• 1 tablespoon of lemon juice or 1 -2 teaspoon of extract (vanilla or any other flavor)
If you don't have meringue powder, you can use liquid pasteurized egg whites or powdered egg whites but the recipe will change. 

The method is the same for both types of icing, you just combine the ingredients in the bowl of the electric mixer and beat high for 10 minutes (using the paddle attachment). when you reach the desired consistency, it is important that you immediately cover the mixture or store in airtight container. Note that the water amount in the icing recipes is just a starting point. You have to adjust the water depending on the weather or kitchen temperature. 

  • When first mixed, piping consistencies will start out like white glue but by the time you are done beating, it should be glossy with the consistency of a toothpaste. It should squeeze easily out of a #2 tip but should stay in place and hold its shape. It should not be too stiff or too loose. I like to test it first on a parchment paper.
  • When first mixed, flood icing will appear very soupy. In 5 minutes it will be shiny and an opaque white color with the consistency of heavy cream. When you squeeze it onto a cookie, it should immediately flow towards the borders. It shouldn't be so thick that it stays in place or too thin that it run like water.
Based on your cookie design, you will need to color the icings. I like to store the quantity I need for each color in a plastic container and color immediately. To color, just add the food coloring to the container and mix. According to my original design, I needed to color some piping and some flood icing in black but because I had so much trouble with getting the black piping icing to be as black as I needed it to be, I decided not to work with black again, unless I really really needed it. I left some icing white as is because I needed white piping and flood icings. I like to use a toothpick to collect the gel food coloring and put it in the icing container. I dispose the toothpick after very use. I mix and add coloring until I get the right color. For the orange flood icing, I mixed red and yellow gel food colorings.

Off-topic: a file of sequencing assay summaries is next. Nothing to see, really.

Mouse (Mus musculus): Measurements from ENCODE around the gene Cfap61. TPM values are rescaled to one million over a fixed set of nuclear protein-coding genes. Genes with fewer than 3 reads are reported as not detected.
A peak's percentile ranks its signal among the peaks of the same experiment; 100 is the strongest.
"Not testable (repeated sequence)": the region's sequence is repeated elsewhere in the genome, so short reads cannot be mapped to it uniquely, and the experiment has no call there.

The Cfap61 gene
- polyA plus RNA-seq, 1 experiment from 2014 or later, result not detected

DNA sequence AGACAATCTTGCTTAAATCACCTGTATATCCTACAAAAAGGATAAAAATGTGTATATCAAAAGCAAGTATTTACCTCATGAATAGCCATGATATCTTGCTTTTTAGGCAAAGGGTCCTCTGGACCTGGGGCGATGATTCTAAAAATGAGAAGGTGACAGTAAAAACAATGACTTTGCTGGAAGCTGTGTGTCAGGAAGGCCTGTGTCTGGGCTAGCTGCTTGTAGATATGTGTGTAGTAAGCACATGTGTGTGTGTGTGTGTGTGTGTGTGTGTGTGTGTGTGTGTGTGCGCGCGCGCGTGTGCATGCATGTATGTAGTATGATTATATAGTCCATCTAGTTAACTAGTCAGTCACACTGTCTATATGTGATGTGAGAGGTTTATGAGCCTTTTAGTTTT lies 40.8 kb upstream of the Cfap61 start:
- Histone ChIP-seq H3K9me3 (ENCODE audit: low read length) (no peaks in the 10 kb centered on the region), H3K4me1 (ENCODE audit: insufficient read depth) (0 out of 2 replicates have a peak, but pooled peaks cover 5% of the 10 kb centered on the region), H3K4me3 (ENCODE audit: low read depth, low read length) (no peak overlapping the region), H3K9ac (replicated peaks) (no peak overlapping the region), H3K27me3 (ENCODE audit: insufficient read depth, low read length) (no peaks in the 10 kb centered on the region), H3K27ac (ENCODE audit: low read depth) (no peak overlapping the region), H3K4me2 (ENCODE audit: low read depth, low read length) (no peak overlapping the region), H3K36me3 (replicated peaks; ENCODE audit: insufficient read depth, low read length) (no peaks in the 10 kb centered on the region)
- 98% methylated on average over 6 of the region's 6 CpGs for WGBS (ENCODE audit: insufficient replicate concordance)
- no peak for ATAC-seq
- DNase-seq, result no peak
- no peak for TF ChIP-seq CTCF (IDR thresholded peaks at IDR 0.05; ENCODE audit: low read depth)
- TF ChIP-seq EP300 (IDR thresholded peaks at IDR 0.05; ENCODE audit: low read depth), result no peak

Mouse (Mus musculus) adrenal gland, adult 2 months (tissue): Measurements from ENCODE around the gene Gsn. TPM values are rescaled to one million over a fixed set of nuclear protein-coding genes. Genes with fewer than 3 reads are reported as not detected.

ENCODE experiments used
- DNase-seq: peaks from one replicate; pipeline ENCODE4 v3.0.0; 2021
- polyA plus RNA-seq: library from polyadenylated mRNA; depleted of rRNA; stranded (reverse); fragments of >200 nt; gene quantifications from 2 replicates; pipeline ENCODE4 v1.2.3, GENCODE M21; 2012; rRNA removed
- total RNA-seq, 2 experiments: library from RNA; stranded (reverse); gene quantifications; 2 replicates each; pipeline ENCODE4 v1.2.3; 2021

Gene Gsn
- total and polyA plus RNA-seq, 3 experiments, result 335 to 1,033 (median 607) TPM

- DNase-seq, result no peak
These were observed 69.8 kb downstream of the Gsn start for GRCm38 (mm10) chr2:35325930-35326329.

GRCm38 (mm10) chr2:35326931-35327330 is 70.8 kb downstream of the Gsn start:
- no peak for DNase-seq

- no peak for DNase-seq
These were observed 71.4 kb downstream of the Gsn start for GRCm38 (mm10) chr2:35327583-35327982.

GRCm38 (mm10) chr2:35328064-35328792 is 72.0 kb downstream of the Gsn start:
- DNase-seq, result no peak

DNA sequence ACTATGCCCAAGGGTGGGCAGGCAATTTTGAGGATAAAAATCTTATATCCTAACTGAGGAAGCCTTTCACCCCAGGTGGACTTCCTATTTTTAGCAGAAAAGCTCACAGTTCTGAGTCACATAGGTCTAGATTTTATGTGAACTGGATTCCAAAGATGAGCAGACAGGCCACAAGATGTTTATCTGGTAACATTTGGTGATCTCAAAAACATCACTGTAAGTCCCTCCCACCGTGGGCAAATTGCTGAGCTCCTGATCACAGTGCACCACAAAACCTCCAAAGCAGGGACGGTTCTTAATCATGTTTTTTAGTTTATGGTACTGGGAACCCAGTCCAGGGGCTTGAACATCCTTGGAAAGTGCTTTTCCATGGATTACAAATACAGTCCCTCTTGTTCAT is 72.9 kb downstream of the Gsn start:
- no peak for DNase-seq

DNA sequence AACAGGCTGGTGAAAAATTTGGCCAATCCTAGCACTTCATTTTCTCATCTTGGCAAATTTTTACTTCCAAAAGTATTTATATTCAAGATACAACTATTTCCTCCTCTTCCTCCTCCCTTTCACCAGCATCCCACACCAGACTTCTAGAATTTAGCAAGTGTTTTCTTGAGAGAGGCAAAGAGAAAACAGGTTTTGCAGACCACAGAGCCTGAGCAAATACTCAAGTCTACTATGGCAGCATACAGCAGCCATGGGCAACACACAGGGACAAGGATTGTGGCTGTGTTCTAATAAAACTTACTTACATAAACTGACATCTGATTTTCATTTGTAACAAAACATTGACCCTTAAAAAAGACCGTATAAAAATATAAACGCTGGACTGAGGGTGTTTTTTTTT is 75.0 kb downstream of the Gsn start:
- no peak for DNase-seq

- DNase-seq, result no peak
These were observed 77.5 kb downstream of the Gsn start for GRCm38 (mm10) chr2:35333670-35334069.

• Piping Icing:
    • I stored the piping icing in a plastic piping bag fitted with # 2 or # 3 tips. To prepare the piping bag, you should first unscrew the coupler and insert the big part inside the piping bag as far as it goes.
    • Cut the piping bag with scissors just below the edge of the couple, about 2 inches from the end.